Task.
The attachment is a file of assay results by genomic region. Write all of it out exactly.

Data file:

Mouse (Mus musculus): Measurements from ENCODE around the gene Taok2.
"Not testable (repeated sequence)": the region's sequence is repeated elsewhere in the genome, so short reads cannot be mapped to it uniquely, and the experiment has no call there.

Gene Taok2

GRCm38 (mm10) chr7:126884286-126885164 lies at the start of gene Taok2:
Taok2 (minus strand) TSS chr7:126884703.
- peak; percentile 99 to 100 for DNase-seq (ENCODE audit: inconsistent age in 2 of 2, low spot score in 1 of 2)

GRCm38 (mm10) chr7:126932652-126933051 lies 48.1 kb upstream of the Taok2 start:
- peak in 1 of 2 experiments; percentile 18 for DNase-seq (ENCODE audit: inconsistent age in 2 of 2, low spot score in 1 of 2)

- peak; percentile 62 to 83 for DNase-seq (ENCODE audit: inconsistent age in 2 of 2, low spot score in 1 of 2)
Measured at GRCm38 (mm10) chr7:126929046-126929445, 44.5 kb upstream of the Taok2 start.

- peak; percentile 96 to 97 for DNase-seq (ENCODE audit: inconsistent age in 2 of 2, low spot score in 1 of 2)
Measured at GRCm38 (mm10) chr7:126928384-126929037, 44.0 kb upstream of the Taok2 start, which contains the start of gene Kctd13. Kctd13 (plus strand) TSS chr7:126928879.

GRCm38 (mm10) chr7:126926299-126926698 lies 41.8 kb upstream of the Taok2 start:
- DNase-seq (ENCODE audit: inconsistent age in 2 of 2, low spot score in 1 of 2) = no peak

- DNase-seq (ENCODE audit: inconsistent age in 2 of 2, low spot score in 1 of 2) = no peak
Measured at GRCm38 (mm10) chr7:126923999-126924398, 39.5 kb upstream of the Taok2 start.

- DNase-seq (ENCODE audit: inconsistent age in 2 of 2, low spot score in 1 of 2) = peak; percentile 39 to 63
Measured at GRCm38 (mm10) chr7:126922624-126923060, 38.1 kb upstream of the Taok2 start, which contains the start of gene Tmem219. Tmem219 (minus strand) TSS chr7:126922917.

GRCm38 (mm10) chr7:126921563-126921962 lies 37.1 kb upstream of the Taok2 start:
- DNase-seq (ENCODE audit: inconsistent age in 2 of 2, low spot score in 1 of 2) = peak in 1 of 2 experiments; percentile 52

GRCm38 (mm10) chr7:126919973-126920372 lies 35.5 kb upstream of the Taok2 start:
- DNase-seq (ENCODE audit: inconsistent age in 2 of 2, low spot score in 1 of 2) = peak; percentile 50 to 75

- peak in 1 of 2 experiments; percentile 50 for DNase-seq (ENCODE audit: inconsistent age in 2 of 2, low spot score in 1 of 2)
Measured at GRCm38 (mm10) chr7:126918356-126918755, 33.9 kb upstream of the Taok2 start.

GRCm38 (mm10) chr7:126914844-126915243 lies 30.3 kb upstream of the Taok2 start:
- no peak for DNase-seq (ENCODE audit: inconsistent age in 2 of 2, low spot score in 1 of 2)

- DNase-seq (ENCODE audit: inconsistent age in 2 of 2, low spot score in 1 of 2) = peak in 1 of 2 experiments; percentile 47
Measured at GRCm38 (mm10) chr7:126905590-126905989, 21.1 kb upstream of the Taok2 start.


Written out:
Mouse (Mus musculus): Measurements from ENCODE around the gene Taok2.
"Not testable (repeated sequence)": the region's sequence is repeated elsewhere in the genome, so short reads cannot be mapped to it uniquely, and the experiment has no call there.

Gene Taok2

GRCm38 (mm10) chr7:126884286-126885164 lies at the start of gene Taok2:
Taok2 (minus strand) TSS chr7:126884703.
- peak; percentile 99 to 100 for DNase-seq (ENCODE audit: inconsistent age in 2 of 2, low spot score in 1 of 2)

GRCm38 (mm10) chr7:126932652-126933051 lies 48.1 kb upstream of the Taok2 start:
- peak in 1 of 2 experiments; percentile 18 for DNase-seq (ENCODE audit: inconsistent age in 2 of 2, low spot score in 1 of 2)

- peak; percentile 62 to 83 for DNase-seq (ENCODE audit: inconsistent age in 2 of 2, low spot score in 1 of 2)
Measured at GRCm38 (mm10) chr7:126929046-126929445, 44.5 kb upstream of the Taok2 start.

- peak; percentile 96 to 97 for DNase-seq (ENCODE audit: inconsistent age in 2 of 2, low spot score in 1 of 2)
Measured at GRCm38 (mm10) chr7:126928384-126929037, 44.0 kb upstream of the Taok2 start, which contains the start of gene Kctd13. Kctd13 (plus strand) TSS chr7:126928879.

GRCm38 (mm10) chr7:126926299-126926698 lies 41.8 kb upstream of the Taok2 start:
- DNase-seq (ENCODE audit: inconsistent age in 2 of 2, low spot score in 1 of 2) = no peak

- DNase-seq (ENCODE audit: inconsistent age in 2 of 2, low spot score in 1 of 2) = no peak
Measured at GRCm38 (mm10) chr7:126923999-126924398, 39.5 kb upstream of the Taok2 start.

- DNase-seq (ENCODE audit: inconsistent age in 2 of 2, low spot score in 1 of 2) = peak; percentile 39 to 63
Measured at GRCm38 (mm10) chr7:126922624-126923060, 38.1 kb upstream of the Taok2 start, which contains the start of gene Tmem219. Tmem219 (minus strand) TSS chr7:126922917.

GRCm38 (mm10) chr7:126921563-126921962 lies 37.1 kb upstream of the Taok2 start:
- DNase-seq (ENCODE audit: inconsistent age in 2 of 2, low spot score in 1 of 2) = peak in 1 of 2 experiments; percentile 52

GRCm38 (mm10) chr7:126919973-126920372 lies 35.5 kb upstream of the Taok2 start:
- DNase-seq (ENCODE audit: inconsistent age in 2 of 2, low spot score in 1 of 2) = peak; percentile 50 to 75

- peak in 1 of 2 experiments; percentile 50 for DNase-seq (ENCODE audit: inconsistent age in 2 of 2, low spot score in 1 of 2)
Measured at GRCm38 (mm10) chr7:126918356-126918755, 33.9 kb upstream of the Taok2 start.

GRCm38 (mm10) chr7:126914844-126915243 lies 30.3 kb upstream of the Taok2 start:
- no peak for DNase-seq (ENCODE audit: inconsistent age in 2 of 2, low spot score in 1 of 2)

- DNase-seq (ENCODE audit: inconsistent age in 2 of 2, low spot score in 1 of 2) = peak in 1 of 2 experiments; percentile 47
Measured at GRCm38 (mm10) chr7:126905590-126905989, 21.1 kb upstream of the Taok2 start.